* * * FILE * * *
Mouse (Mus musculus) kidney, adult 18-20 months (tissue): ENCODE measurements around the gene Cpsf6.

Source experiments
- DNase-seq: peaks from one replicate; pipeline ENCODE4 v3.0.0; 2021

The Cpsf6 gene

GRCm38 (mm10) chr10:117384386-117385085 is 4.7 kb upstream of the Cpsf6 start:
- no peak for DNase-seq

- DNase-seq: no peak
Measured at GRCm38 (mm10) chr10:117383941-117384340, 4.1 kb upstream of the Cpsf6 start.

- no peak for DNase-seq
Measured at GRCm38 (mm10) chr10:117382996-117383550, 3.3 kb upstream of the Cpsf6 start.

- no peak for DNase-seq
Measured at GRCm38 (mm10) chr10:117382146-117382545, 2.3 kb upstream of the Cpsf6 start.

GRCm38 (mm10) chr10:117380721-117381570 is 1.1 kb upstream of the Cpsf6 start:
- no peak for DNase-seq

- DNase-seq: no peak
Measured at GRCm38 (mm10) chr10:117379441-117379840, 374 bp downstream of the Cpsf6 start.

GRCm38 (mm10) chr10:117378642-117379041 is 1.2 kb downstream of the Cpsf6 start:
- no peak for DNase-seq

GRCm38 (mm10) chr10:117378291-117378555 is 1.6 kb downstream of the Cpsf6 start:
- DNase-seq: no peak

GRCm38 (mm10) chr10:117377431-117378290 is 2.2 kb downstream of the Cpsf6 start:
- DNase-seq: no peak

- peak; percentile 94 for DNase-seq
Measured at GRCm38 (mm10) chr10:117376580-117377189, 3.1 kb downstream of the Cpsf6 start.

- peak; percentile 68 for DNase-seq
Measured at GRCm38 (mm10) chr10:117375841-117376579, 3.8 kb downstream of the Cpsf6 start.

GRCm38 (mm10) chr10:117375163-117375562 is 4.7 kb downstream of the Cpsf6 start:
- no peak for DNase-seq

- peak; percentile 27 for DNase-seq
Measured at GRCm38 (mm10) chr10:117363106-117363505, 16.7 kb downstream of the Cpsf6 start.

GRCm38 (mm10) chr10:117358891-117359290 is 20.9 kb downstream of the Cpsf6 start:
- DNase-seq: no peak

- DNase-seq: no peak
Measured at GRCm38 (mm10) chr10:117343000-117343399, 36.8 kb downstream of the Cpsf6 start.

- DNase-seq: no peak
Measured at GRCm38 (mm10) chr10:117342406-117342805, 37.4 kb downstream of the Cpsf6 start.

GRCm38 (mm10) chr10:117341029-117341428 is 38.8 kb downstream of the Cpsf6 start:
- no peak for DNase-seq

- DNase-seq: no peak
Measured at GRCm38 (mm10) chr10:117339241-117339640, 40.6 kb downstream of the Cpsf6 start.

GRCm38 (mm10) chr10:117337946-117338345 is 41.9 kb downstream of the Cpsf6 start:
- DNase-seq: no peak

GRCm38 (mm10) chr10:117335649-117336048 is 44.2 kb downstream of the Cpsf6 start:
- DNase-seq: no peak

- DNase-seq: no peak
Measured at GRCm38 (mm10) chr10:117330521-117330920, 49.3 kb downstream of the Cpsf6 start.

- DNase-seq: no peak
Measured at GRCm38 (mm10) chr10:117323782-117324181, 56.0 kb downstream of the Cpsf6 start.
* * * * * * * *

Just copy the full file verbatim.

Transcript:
Mouse (Mus musculus) kidney, adult 18-20 months (tissue): ENCODE measurements around the gene Cpsf6.

Source experiments
- DNase-seq: peaks from one replicate; pipeline ENCODE4 v3.0.0; 2021

The Cpsf6 gene

GRCm38 (mm10) chr10:117384386-117385085 is 4.7 kb upstream of the Cpsf6 start:
- no peak for DNase-seq

- DNase-seq: no peak
Measured at GRCm38 (mm10) chr10:117383941-117384340, 4.1 kb upstream of the Cpsf6 start.

- no peak for DNase-seq
Measured at GRCm38 (mm10) chr10:117382996-117383550, 3.3 kb upstream of the Cpsf6 start.

- no peak for DNase-seq
Measured at GRCm38 (mm10) chr10:117382146-117382545, 2.3 kb upstream of the Cpsf6 start.

GRCm38 (mm10) chr10:117380721-117381570 is 1.1 kb upstream of the Cpsf6 start:
- no peak for DNase-seq

- DNase-seq: no peak
Measured at GRCm38 (mm10) chr10:117379441-117379840, 374 bp downstream of the Cpsf6 start.

GRCm38 (mm10) chr10:117378642-117379041 is 1.2 kb downstream of the Cpsf6 start:
- no peak for DNase-seq

GRCm38 (mm10) chr10:117378291-117378555 is 1.6 kb downstream of the Cpsf6 start:
- DNase-seq: no peak

GRCm38 (mm10) chr10:117377431-117378290 is 2.2 kb downstream of the Cpsf6 start:
- DNase-seq: no peak

- peak; percentile 94 for DNase-seq
Measured at GRCm38 (mm10) chr10:117376580-117377189, 3.1 kb downstream of the Cpsf6 start.

- peak; percentile 68 for DNase-seq
Measured at GRCm38 (mm10) chr10:117375841-117376579, 3.8 kb downstream of the Cpsf6 start.

GRCm38 (mm10) chr10:117375163-117375562 is 4.7 kb downstream of the Cpsf6 start:
- no peak for DNase-seq

- peak; percentile 27 for DNase-seq
Measured at GRCm38 (mm10) chr10:117363106-117363505, 16.7 kb downstream of the Cpsf6 start.

GRCm38 (mm10) chr10:117358891-117359290 is 20.9 kb downstream of the Cpsf6 start:
- DNase-seq: no peak

- DNase-seq: no peak
Measured at GRCm38 (mm10) chr10:117343000-117343399, 36.8 kb downstream of the Cpsf6 start.

- DNase-seq: no peak
Measured at GRCm38 (mm10) chr10:117342406-117342805, 37.4 kb downstream of the Cpsf6 start.

GRCm38 (mm10) chr10:117341029-117341428 is 38.8 kb downstream of the Cpsf6 start:
- no peak for DNase-seq

- DNase-seq: no peak
Measured at GRCm38 (mm10) chr10:117339241-117339640, 40.6 kb downstream of the Cpsf6 start.

GRCm38 (mm10) chr10:117337946-117338345 is 41.9 kb downstream of the Cpsf6 start:
- DNase-seq: no peak

GRCm38 (mm10) chr10:117335649-117336048 is 44.2 kb downstream of the Cpsf6 start:
- DNase-seq: no peak

- DNase-seq: no peak
Measured at GRCm38 (mm10) chr10:117330521-117330920, 49.3 kb downstream of the Cpsf6 start.

- DNase-seq: no peak
Measured at GRCm38 (mm10) chr10:117323782-117324181, 56.0 kb downstream of the Cpsf6 start.